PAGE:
A Good Thing

by Melanie | November 16th, 2012

When we were working on our workshop on purity for boys, we were surprised at some of the research we found that says that the average age of first (and hopefully only!) marriage has gone up drastically in the last generation. For men, the median age has gone up from 22 or 23 to 28 and for women, it’s gone up from 20 or 21 to 26.

What does that have to do with purity? Well, the median age at the onset of puberty has dropped from 16 or 17 in the 1850’s to 11 or 12 now. That means that our sons and daughters are fighting the battles of purity without the help of marriage for much, much longer than previous generations, as long as 17 years or more!

We’ve been thinking a lot about why people are getting married so much later. There are probably many reasons: some young women feeling like they need to get a career off the ground before they marry, some young men lacking ambition and playing video games instead of getting out and getting settled in their careers, an increase in those going to college or graduate school (especially among women) and also, just the terrible economy. The worst reason is that the culture of marriage is dwindling in our culture. In the 60s, 80% or more of 25 to 34 year olds were married, now it’s 45% or less. This is true despite research showing that married people live longer and are happier.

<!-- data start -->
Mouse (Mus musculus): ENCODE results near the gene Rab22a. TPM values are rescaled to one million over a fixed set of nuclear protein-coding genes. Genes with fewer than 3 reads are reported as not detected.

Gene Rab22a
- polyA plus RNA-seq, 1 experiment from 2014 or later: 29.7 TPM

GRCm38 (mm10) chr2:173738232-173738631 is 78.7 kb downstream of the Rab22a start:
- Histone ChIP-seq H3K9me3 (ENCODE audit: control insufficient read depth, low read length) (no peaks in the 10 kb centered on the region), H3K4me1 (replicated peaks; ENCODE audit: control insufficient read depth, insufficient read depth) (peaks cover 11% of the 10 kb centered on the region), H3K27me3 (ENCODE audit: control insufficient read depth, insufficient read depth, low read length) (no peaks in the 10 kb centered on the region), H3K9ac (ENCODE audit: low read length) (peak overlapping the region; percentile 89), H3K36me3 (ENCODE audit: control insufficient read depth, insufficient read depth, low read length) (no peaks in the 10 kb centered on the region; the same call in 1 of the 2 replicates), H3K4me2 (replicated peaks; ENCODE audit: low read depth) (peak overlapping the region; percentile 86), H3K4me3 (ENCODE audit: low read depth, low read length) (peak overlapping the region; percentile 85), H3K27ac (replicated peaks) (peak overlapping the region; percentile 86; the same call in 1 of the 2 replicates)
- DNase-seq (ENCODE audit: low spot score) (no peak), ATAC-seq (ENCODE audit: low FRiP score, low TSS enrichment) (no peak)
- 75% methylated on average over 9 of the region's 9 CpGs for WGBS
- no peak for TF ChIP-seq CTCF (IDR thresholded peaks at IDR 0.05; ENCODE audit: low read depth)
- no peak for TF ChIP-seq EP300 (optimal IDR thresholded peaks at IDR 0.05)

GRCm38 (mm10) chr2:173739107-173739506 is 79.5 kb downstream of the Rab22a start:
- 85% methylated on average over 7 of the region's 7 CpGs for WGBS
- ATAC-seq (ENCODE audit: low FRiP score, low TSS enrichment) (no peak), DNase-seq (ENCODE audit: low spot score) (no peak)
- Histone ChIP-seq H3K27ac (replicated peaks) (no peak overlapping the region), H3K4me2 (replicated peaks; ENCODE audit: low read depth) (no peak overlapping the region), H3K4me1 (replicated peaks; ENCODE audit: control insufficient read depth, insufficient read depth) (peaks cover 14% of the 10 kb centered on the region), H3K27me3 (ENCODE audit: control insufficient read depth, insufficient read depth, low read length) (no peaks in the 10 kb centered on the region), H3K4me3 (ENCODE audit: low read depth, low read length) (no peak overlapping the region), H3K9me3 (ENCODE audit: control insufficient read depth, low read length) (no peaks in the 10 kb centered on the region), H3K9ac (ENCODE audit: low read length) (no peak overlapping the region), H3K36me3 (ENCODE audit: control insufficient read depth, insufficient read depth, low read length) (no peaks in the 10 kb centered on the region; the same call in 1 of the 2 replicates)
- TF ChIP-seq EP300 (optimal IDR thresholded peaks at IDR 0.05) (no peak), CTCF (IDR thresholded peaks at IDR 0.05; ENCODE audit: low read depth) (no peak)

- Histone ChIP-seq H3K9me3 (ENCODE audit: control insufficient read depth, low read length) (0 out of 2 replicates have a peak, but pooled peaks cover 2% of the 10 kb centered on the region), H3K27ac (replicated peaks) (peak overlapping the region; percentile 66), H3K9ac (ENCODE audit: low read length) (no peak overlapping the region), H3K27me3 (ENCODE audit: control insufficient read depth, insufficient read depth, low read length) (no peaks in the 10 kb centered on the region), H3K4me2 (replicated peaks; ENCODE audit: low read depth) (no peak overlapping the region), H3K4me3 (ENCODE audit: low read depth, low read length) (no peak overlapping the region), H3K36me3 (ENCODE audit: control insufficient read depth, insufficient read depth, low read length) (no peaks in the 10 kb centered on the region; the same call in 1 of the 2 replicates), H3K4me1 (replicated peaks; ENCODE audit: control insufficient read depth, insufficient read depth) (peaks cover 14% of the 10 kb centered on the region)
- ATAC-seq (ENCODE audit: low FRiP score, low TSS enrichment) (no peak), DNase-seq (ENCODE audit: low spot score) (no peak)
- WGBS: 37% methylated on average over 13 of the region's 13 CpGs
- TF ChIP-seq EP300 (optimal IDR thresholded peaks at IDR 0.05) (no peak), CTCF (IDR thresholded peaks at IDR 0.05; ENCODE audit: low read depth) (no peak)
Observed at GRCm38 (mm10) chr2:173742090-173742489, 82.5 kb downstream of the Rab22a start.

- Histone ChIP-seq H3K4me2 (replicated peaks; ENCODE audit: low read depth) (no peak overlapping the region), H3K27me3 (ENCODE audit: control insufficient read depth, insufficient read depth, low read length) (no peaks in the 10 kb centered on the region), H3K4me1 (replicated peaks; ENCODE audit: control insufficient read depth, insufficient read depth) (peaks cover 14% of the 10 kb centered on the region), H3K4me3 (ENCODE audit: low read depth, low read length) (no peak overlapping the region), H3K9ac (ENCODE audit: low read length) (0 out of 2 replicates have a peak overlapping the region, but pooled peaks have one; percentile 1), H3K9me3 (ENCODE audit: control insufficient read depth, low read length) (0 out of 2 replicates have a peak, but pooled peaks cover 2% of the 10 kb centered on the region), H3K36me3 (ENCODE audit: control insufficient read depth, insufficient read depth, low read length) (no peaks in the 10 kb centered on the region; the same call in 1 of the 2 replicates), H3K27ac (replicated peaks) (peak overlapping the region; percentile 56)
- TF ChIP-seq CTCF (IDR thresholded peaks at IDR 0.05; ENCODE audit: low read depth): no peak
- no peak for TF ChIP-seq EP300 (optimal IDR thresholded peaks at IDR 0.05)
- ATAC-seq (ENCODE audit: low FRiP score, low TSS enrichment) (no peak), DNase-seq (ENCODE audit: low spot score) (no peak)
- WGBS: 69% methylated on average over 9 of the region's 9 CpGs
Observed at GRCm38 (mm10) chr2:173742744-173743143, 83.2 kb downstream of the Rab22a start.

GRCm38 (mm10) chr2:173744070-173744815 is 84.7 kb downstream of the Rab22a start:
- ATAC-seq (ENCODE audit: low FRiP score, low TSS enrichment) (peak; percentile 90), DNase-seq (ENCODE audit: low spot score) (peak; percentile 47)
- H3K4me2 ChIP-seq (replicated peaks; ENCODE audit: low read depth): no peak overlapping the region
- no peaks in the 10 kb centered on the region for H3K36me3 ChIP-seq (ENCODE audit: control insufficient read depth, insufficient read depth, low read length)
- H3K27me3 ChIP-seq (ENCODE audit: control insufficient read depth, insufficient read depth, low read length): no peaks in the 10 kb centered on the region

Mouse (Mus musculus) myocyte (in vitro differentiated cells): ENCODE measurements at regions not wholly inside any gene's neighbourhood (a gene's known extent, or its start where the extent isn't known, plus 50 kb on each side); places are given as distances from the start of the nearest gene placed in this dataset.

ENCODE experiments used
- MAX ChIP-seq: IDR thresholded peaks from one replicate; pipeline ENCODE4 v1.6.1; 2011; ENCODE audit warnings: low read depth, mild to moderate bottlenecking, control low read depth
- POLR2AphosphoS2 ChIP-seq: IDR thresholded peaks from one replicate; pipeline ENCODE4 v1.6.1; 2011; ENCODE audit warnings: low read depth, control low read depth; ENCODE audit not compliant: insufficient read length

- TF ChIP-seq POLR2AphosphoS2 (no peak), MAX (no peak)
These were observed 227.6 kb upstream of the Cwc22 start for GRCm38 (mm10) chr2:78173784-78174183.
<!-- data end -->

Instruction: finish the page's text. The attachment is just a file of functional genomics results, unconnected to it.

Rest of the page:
What is puzzling to us is that we’re seeing the same rise in median age of marriage in the Christian and homeschool community and at least anecdotally, we’re hearing lots of young women feeling ready for marriage and asking, “Where are the guys?” Of course, the economy affects all of us, and increased levels of education pretty much do, too, but we’d hope that there would be fewer couch potato guys among the Christians!

So, what’s up in our own community? We think there are a couple of things behind it: unreasonable expectations and cultural bleedover.

When we first heard about courtship, we liked the idea from the start – don’t start pursuing a wife until you’re going to be able to support one and when you do, go about it honorably with both sets of parents involved. So far, so good, but we were surprised when we heard others advocate that a young man be so settled that he owns a house debt free. Wow. Most of the people I know didn’t own a house debt free until their fifties – that kind of precludes grandchildren! Now, in recent years, I’ve heard those views moderated, but the high expectations for young men financially have been heard loud and clear by the young men themselves. In a conversation recently with several young college men and college graduates, they expressed despair. Most were working outside their field of study and making a third what they’d expected to be making at this point. They said, “There’s no way I can approach a father about his daughter. I may not be able to for years at this rate.” I wonder if some of the girls and their fathers might actually be willing to accept a hard-working young man who just isn’t making much, but will the young men ask when they’re afraid they don’t meet the standard?